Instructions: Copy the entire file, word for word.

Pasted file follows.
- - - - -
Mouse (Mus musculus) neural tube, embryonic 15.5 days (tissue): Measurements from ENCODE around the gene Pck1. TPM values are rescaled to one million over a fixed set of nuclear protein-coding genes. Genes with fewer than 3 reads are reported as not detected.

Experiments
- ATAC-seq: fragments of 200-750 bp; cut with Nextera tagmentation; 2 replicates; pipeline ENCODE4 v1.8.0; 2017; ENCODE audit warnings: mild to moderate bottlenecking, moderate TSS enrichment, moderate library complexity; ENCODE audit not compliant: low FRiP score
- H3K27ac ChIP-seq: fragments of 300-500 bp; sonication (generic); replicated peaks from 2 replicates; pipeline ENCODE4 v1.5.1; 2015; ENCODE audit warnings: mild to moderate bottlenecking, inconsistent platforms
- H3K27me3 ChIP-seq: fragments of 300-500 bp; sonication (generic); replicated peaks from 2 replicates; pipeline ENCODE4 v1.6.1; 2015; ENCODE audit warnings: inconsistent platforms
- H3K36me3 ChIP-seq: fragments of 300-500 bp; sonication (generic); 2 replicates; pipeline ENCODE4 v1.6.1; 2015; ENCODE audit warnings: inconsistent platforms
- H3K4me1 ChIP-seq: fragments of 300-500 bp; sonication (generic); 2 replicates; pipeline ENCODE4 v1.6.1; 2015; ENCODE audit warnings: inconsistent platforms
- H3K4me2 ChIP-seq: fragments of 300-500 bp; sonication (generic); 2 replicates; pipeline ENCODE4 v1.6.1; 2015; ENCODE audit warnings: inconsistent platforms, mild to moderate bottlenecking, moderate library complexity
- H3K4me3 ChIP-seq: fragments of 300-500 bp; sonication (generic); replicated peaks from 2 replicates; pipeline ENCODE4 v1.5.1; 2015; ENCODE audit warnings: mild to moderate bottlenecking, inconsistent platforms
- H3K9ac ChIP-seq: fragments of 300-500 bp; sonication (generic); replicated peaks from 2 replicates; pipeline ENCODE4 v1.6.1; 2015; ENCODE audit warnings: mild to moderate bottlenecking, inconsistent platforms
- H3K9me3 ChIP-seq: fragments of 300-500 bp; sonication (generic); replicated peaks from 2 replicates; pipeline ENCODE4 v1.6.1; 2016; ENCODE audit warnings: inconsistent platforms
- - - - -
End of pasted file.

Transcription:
Mouse (Mus musculus) neural tube, embryonic 15.5 days (tissue): Measurements from ENCODE around the gene Pck1. TPM values are rescaled to one million over a fixed set of nuclear protein-coding genes. Genes with fewer than 3 reads are reported as not detected.

Experiments
- ATAC-seq: fragments of 200-750 bp; cut with Nextera tagmentation; 2 replicates; pipeline ENCODE4 v1.8.0; 2017; ENCODE audit warnings: mild to moderate bottlenecking, moderate TSS enrichment, moderate library complexity; ENCODE audit not compliant: low FRiP score
- H3K27ac ChIP-seq: fragments of 300-500 bp; sonication (generic); replicated peaks from 2 replicates; pipeline ENCODE4 v1.5.1; 2015; ENCODE audit warnings: mild to moderate bottlenecking, inconsistent platforms
- H3K27me3 ChIP-seq: fragments of 300-500 bp; sonication (generic); replicated peaks from 2 replicates; pipeline ENCODE4 v1.6.1; 2015; ENCODE audit warnings: inconsistent platforms
- H3K36me3 ChIP-seq: fragments of 300-500 bp; sonication (generic); 2 replicates; pipeline ENCODE4 v1.6.1; 2015; ENCODE audit warnings: inconsistent platforms
- H3K4me1 ChIP-seq: fragments of 300-500 bp; sonication (generic); 2 replicates; pipeline ENCODE4 v1.6.1; 2015; ENCODE audit warnings: inconsistent platforms
- H3K4me2 ChIP-seq: fragments of 300-500 bp; sonication (generic); 2 replicates; pipeline ENCODE4 v1.6.1; 2015; ENCODE audit warnings: inconsistent platforms, mild to moderate bottlenecking, moderate library complexity
- H3K4me3 ChIP-seq: fragments of 300-500 bp; sonication (generic); replicated peaks from 2 replicates; pipeline ENCODE4 v1.5.1; 2015; ENCODE audit warnings: mild to moderate bottlenecking, inconsistent platforms
- H3K9ac ChIP-seq: fragments of 300-500 bp; sonication (generic); replicated peaks from 2 replicates; pipeline ENCODE4 v1.6.1; 2015; ENCODE audit warnings: mild to moderate bottlenecking, inconsistent platforms
- H3K9me3 ChIP-seq: fragments of 300-500 bp; sonication (generic); replicated peaks from 2 replicates; pipeline ENCODE4 v1.6.1; 2016; ENCODE audit warnings: inconsistent platforms